An inning later, there was Josh Hamilton, going yard for the first time in the entire playoffs and putting the Rangers back up by two. But then there was Lance Berkman, tying the game with a single on a two-out, two-strike pitch, sending it to yet another extra frame and frustrating the Texas faithful.
Finally it was Freese, hitting a lead-off walk-off homer in the bottom of the 12th to tie the Series at 3 games apiece and sending a drained Rangers fandom to bed with dreams of “What If’ dancing in their heads.
There were victims on both sides as well. Matt Holliday left the game with a severely jammed finger. Nelson Cruz looks like he tweaked his ever-problematic hamstring in the last inning, which probably accounted for Ron Washington’s strange decision to pinch-hit for Scott Feldman, his only long reliever. Mike Napoli almost went down when he twisted his ankle badly early in the game.
All night long, I felt confident this was the night. It kept looking that way. 18-Year-Ranger-Fan chastised me for starting a countdown in the 7th inning of outs needed to win it all. I was not deterred. Fans have their own superstitions. The countdown has usually been one of mine, but I trusted it was going to happen and I know this loss had nothing to do with my tweeting a countdown. Hey, I was wearing the same Rangers shirt I’ve worn for every win this Series tonight (now THAT was a superstition) and it didn’t work like a charm the way it did in games 2, 4 and 5. So, in a further slap int he face of superstitions, I’ll wear a different Rangers shirt for the decisive game Friday night.
More power to the Cards. They refused to die, just as the Rangers refused to die. I drink the Wash Kool-Aid now. I know exactly what he’s going to say at the post-game press conference. “We didn’t do it tonight. We’ll put it behind us, get a good night’s sleep and go do it again tomorrow and see if it works out better for us.”
The Rangers to a man believe that. I still believe it will, too.
My son, affectionately known here as 18-Year-Ranger-Fan, had the great privilege to attend not one, but TWO World Series games in 2011. Here is his account:
Howdy all, 18-Year-Ranger-Fan here. I thought about writing a synopsis of games 4 and 5 of the World Series, but decided that 41-Year-Ranger-Fan had done a great job that I couldn’t top. Instead I decided I would write more about the experience of being at two of the biggest wins in Rangers history.
To start with Game 4 was without a doubt the single greatest performance by a Rangers pitcher I have seen in my life. Derek Holland had perfect command all night and only allowed 4 baserunners…two of which were Lance Berkman (who seems to be all Rangers fans’ least favorite Cardinal.) The atmosphere at the ballpark was electric. The fans were into the game the entire time making noise and supporting the players. At one point there was even a Der-ek Holl-and chant going to the typical Rangers chant cadence. When Mike Napoli hit his 3 run shot to open up the lead the excitement in the ballpark was like nothing I had ever experienced. By the time the game was over I didn’t think there was anything that would top that experience for me. Little did I know the next night would be even greater.
I want to take a moment to thank a gentleman named Alberto, who I met at game 4. He ended up giving me a ticket to game 5. Game 5 ended up being even better due to the drama that led up to the 8th inning and what the win signified. For much of the game the Rangers trailed, tying it up in the 6th off a patented knee homer by Adrian Beltre. Up to that point the fans kept trying to get the Rangers into the game. If you want to talk about a crowd affecting the game, look no further than the Cardinals bullpen. According to La Russa it was due to loud fans that they didn’t have the right pitchers when they wanted. To say that is a testament to how great Rangers fans are.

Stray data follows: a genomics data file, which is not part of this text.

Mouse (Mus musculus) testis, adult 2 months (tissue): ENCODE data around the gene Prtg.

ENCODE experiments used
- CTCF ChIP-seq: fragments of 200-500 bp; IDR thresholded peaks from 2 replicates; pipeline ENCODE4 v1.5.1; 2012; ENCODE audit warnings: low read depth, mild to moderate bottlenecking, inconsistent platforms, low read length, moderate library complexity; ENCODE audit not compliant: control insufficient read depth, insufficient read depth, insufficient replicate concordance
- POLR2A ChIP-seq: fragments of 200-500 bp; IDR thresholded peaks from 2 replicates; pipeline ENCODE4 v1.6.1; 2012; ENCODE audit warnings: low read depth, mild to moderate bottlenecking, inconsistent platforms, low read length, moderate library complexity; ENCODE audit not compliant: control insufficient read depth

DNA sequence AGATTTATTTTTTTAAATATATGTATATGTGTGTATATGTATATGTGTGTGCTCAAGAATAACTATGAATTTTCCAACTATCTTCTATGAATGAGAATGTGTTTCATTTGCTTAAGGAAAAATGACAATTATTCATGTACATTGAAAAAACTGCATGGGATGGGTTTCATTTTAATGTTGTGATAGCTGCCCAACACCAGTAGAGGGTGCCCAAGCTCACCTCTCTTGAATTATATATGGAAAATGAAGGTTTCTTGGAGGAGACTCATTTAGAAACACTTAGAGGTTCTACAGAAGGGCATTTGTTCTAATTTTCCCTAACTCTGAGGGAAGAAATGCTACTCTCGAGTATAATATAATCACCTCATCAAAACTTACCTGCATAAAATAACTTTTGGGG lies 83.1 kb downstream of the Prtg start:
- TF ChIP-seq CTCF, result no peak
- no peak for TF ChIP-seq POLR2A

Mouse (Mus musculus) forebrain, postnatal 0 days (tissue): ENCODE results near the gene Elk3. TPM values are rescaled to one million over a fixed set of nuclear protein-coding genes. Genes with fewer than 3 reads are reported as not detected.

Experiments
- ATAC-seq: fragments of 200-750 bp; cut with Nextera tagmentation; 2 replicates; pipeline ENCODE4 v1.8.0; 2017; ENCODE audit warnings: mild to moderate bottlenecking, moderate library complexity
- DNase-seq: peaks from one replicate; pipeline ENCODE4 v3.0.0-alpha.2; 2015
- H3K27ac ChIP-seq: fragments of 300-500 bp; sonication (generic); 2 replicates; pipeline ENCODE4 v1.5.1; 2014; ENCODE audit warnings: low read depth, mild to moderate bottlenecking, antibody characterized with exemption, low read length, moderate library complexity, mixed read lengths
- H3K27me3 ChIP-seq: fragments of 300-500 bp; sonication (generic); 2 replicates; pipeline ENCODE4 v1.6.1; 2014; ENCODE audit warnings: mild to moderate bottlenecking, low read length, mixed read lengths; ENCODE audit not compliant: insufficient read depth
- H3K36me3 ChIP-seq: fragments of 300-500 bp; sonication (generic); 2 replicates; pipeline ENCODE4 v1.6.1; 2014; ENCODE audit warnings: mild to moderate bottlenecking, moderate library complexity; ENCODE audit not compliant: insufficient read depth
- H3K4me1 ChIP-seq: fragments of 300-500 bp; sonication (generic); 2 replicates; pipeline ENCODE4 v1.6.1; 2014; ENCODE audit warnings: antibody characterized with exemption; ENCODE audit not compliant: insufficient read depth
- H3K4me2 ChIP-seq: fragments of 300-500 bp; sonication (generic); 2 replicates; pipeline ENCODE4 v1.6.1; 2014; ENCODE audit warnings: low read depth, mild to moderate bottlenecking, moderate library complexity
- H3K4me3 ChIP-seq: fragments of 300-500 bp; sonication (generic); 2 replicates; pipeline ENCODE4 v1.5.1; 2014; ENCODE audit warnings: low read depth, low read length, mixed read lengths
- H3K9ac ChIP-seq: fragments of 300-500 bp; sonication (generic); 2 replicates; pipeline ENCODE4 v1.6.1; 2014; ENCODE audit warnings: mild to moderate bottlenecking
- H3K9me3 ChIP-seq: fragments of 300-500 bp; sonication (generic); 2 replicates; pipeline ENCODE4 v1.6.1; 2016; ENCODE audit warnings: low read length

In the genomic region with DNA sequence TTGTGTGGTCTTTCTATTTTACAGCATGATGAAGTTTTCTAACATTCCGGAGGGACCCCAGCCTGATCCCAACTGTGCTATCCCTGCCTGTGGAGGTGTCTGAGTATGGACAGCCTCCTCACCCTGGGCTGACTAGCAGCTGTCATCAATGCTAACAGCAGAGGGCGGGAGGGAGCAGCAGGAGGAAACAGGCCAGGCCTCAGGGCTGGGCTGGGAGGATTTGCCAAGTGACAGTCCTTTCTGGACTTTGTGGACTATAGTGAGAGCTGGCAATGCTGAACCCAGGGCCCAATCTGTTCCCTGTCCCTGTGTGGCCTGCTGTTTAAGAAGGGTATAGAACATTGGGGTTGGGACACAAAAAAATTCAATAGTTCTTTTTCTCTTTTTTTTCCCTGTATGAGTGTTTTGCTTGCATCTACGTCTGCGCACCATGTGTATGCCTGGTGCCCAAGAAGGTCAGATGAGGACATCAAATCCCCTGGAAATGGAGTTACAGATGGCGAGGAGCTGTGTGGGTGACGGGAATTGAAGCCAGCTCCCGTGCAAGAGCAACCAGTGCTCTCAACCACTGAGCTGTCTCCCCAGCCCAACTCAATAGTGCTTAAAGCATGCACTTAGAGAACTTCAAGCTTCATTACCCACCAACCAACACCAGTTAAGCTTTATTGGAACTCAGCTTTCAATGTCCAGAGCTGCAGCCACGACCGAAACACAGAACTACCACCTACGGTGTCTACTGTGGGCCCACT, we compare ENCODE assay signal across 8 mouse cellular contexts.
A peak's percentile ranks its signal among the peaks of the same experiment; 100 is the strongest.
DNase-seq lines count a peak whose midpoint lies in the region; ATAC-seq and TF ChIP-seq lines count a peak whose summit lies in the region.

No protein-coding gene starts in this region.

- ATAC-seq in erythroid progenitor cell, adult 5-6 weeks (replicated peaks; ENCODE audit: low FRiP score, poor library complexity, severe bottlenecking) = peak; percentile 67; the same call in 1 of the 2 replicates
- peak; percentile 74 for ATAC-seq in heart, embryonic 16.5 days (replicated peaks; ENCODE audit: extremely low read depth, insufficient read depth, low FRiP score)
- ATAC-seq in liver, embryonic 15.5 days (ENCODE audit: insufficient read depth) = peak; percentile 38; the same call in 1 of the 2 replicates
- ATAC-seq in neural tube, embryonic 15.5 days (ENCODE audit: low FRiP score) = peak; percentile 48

As the top of the 9th started the level of excitement at the ballpark was on the breaking point. Feliz was on the mound and after he hit the first batter it brought up the mighty Albert Pujols representing the tying run. After Feliz ran the count full, it was obvious the hit and run was on as Craig kept running off first when Pujols fouled off 2 pitches. When he finally struck out and Napoli caught Craig stealing 2nd the crowd erupted in a way that I have never experienced. Random people were hugging me and we knew we were close. Once we got the final out to win and take a 3-2 series win, there was a feeling of euphoria among everybody as we walked to our cars.
This year has been the greatest season for me as a fan. I was able to go to the Rangers first road game while living in Baltimore and was able to attend the last home game of the year. I made it to 9 games this year, which is more than I had attended in the past 18 years combined. The Rangers lost the first one and won the next 8 that I went to. Hopefully, the Rangers can pull of one more win this year and truly make this the best year of baseball for me. All I can say now though is thanks for all the memories this year as a fan.
This is a feeling I’ve had only once before. It was over thirty years ago. My first child was on its way. A trip to the hospital. Everything running smoothly. It looks to be just another hour or so and then…the labor stopped. Completely. No more contractions. No more nothing. About four hours later, the doctors decided it was time to medically re-induce labor. Finally, the child known to you through this blog as 18-Year-Ranger-Fan said hello to the world.
Over thirty years later, the same feeling has hit me. The first event carried more importance, certainly, and does to this very day. This latest event, though, has been 42 years in the making for this fan. With just a single victory to go for my favorite team to claim their first World Series title (and yes, I know it still isn’t assured), the baseball Gods stopped labor. Game 6 called due to rain. Like 30 years ago, I’ll probably start pacing by mid-afternoon tomorrow before labor is re-induced Thursday night at 7:05 CDT. So close, so anticipated, then nothing. And there’s nothing I can do to change things.